The fully stocked arsenal of a top-level Judoka makes up his clinch: hip throws, trips, arm drags, kimura-rolls, and a battleship for a base.
The animation to the right, depicting his relentless succession of elbows against Jason Tan, is a good example of the pure tenacity Kim fights with.
The only facet of his game unbefitting an exagerrated metaphor is his striking and guard-game, which, of course, is where Carlos Condit shines.
On one edge of the sword facing all fighters is the pressure to entertain, while the proverb that "you're only as good as your last fight" looms on the other. Condit deserves a lot of respect for embracing the type of fighter that fan want to see, even though it also presents a risk to his record and reputation.
He never ceases to amaze with his whirring dance of deadly Muay Thai and venomous Brazilian Jiu-Jitsu acumen, but the sacrifice is that his offensive-minded approach leaves him susceptible to poor positions and taking damage. (On this note, I have no idea why we haven't seen Condit vs. Nate Diaz yet.)
His slobberknocker with Jake Ellenberger is a prime example, where thrashing forward with unbridled aggression filled any available space that calculated defense could possibly fit into. He has tightened up his stance and protected his chin better when unrolling combinations, but absorbing strikes and allowing takedowns is still an area of concern.
His low and front kicks aren't as prevalent as they once were, but he vanquished the critics who felt he didn't have punching power by becoming the first to finish Dan Hardy with strikes in his last outing.
Dong Hyun Kim exudes many of the traits that Condit should struggle with. He's smart and methodical, he's strong and agile, he preys on mistakes, he's a beast in the clinch, a powerhouse with takedowns, and unforgiving on the ground.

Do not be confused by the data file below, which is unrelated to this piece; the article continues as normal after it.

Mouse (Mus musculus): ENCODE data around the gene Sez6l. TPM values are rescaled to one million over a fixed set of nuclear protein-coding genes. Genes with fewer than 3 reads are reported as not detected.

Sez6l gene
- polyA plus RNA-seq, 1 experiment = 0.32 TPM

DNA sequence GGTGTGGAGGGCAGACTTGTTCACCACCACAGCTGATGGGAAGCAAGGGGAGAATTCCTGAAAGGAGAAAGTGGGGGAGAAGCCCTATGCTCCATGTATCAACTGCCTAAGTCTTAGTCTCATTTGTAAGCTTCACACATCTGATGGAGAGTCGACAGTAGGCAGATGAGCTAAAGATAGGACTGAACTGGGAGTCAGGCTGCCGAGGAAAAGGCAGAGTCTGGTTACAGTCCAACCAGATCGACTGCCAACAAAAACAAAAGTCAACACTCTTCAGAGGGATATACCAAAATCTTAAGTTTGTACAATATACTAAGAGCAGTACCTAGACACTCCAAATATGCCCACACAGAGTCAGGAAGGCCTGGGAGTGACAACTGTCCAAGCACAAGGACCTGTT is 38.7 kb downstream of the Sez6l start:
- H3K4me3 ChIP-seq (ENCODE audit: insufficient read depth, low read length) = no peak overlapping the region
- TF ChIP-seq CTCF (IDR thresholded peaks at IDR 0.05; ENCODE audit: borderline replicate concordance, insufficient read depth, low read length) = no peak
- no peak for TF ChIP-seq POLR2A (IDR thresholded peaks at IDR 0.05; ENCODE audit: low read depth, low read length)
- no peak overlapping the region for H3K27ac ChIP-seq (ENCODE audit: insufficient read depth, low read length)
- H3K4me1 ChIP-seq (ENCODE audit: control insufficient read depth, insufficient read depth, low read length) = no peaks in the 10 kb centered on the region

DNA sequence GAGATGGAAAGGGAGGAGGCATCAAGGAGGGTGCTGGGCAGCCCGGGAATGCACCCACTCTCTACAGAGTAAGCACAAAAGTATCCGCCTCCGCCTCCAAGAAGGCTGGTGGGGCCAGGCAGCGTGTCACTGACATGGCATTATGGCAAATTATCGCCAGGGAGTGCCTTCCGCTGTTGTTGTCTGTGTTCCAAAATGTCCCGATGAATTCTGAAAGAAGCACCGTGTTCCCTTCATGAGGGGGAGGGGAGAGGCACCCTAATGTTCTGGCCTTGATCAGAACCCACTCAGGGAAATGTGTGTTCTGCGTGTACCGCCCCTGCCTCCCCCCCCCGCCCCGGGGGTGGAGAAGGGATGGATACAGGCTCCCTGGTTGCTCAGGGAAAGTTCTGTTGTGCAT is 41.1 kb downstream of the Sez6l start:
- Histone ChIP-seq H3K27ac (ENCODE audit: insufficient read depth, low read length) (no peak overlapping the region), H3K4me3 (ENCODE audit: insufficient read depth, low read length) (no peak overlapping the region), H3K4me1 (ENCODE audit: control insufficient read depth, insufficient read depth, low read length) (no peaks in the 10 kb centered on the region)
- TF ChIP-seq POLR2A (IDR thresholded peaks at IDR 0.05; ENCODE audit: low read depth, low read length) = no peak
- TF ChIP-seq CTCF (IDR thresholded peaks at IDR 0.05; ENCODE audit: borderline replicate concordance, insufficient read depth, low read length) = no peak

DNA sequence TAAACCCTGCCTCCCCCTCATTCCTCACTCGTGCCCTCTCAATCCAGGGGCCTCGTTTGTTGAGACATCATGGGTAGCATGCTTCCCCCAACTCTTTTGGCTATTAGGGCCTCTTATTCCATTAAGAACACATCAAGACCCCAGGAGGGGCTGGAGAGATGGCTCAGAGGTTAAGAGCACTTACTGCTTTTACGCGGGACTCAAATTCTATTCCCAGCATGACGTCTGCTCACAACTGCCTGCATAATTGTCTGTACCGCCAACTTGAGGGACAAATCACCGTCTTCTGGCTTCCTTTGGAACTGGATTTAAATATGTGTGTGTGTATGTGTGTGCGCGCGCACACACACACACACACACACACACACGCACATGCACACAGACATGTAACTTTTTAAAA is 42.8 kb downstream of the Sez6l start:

Everywhere but standing, he should be able to work his game, so it's the free movement phase that will decide Condit's fate. It's worth mentioning how tough it will be to win the fight from his back, so maintaining his footing will be the prime directive.
If he goes ballistic on the feet, Kim will easily slide under for a single leg or weasel his way into a clinch tie-up. Even though Condit has the technical abilities to survive in both spots, the odds just favor Kim more in those areas. Taming the ferocity of his stand-up so as not to over-commit and keeping Kim on the tip of his punches is ideal. We haven't seen him uphold an effective sprawl-and-brawl strategy, so I don't know if it's possible or if he'll even attempt it.
He might just fast-forward to round three of Diaz vs. Kim and replicate the barbaric onslaught that Diaz unleashed, jettisoning all defenses and simply overwhelming him with offense, never letting Kim find his groove or gather his wits in the process.
I would have guessed that Kim would be favored on the betting lines, which are mostly even as of the time of writing. I actually think he deserves to be, even though I'm going to pick Condit to overcome what I think is a bad match-up for him. A frenzied pace and a storm of well-rounded aggression have been the only elements to cause Kim to falter, and while I'd never lay a bet on a fight this close, I'll guess that Condit can summon up something incredible.
My Prediction: Condit by decision
Gifs via MMA-Core.com